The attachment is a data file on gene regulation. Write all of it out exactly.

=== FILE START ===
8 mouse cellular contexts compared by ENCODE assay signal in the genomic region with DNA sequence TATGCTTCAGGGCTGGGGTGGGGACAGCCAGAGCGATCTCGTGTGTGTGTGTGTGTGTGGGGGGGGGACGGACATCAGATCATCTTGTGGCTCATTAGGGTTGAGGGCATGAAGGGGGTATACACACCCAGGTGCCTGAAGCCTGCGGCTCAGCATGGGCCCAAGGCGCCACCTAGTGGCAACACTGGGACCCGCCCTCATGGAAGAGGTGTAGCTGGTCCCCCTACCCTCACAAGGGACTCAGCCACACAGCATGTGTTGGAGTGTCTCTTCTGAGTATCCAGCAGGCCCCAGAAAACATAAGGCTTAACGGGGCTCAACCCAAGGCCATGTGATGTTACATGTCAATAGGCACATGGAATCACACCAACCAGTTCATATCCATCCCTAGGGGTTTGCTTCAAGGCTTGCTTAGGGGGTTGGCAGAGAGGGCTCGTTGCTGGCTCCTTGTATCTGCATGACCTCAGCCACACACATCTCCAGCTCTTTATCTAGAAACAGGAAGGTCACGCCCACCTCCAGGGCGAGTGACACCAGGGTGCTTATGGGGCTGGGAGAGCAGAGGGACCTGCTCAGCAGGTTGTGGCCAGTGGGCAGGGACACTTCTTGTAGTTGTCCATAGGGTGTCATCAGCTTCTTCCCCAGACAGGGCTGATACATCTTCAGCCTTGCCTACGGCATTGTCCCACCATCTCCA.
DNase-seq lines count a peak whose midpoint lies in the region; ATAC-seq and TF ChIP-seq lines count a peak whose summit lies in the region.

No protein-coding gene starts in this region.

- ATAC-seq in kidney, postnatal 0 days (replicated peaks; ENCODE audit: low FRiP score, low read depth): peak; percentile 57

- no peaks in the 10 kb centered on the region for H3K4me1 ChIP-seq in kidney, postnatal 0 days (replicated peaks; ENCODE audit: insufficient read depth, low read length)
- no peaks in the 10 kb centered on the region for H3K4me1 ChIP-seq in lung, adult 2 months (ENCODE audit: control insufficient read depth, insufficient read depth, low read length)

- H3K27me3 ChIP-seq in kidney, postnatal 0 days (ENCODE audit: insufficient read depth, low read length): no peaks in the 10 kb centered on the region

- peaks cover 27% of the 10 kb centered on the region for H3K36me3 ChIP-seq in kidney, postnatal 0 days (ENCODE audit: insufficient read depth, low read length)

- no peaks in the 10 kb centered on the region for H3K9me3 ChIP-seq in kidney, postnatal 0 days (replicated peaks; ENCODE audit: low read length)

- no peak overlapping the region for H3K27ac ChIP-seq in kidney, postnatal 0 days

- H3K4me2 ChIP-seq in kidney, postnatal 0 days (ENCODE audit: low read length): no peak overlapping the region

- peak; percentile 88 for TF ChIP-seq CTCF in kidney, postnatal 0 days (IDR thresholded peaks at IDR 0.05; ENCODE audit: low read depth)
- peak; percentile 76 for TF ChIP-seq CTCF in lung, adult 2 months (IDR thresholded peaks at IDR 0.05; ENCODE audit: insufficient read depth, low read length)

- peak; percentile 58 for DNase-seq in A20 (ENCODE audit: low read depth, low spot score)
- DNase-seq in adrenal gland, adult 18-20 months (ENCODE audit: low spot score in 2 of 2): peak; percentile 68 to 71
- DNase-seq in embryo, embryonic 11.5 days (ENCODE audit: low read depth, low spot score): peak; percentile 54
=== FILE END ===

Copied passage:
8 mouse cellular contexts compared by ENCODE assay signal in the genomic region with DNA sequence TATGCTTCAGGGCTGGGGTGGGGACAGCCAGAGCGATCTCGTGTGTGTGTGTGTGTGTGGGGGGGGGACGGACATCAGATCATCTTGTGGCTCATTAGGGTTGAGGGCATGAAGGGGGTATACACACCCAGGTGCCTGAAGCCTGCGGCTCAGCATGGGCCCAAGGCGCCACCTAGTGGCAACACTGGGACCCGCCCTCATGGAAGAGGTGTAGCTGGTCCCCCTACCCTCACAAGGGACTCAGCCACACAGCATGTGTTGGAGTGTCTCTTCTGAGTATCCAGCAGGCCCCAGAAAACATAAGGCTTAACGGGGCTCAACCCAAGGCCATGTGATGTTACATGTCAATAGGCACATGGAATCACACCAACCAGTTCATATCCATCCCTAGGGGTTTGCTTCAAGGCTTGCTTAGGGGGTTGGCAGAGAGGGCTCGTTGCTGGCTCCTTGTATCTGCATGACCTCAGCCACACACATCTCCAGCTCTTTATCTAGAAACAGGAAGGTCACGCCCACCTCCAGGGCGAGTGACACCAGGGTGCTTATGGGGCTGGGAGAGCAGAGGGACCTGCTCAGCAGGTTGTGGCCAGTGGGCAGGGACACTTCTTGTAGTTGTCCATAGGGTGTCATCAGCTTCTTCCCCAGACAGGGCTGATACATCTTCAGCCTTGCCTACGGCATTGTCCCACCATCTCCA.
DNase-seq lines count a peak whose midpoint lies in the region; ATAC-seq and TF ChIP-seq lines count a peak whose summit lies in the region.

No protein-coding gene starts in this region.

- ATAC-seq in kidney, postnatal 0 days (replicated peaks; ENCODE audit: low FRiP score, low read depth): peak; percentile 57

- no peaks in the 10 kb centered on the region for H3K4me1 ChIP-seq in kidney, postnatal 0 days (replicated peaks; ENCODE audit: insufficient read depth, low read length)
- no peaks in the 10 kb centered on the region for H3K4me1 ChIP-seq in lung, adult 2 months (ENCODE audit: control insufficient read depth, insufficient read depth, low read length)

- H3K27me3 ChIP-seq in kidney, postnatal 0 days (ENCODE audit: insufficient read depth, low read length): no peaks in the 10 kb centered on the region

- peaks cover 27% of the 10 kb centered on the region for H3K36me3 ChIP-seq in kidney, postnatal 0 days (ENCODE audit: insufficient read depth, low read length)

- no peaks in the 10 kb centered on the region for H3K9me3 ChIP-seq in kidney, postnatal 0 days (replicated peaks; ENCODE audit: low read length)

- no peak overlapping the region for H3K27ac ChIP-seq in kidney, postnatal 0 days

- H3K4me2 ChIP-seq in kidney, postnatal 0 days (ENCODE audit: low read length): no peak overlapping the region

- peak; percentile 88 for TF ChIP-seq CTCF in kidney, postnatal 0 days (IDR thresholded peaks at IDR 0.05; ENCODE audit: low read depth)
- peak; percentile 76 for TF ChIP-seq CTCF in lung, adult 2 months (IDR thresholded peaks at IDR 0.05; ENCODE audit: insufficient read depth, low read length)

- peak; percentile 58 for DNase-seq in A20 (ENCODE audit: low read depth, low spot score)
- DNase-seq in adrenal gland, adult 18-20 months (ENCODE audit: low spot score in 2 of 2): peak; percentile 68 to 71
- DNase-seq in embryo, embryonic 11.5 days (ENCODE audit: low read depth, low spot score): peak; percentile 54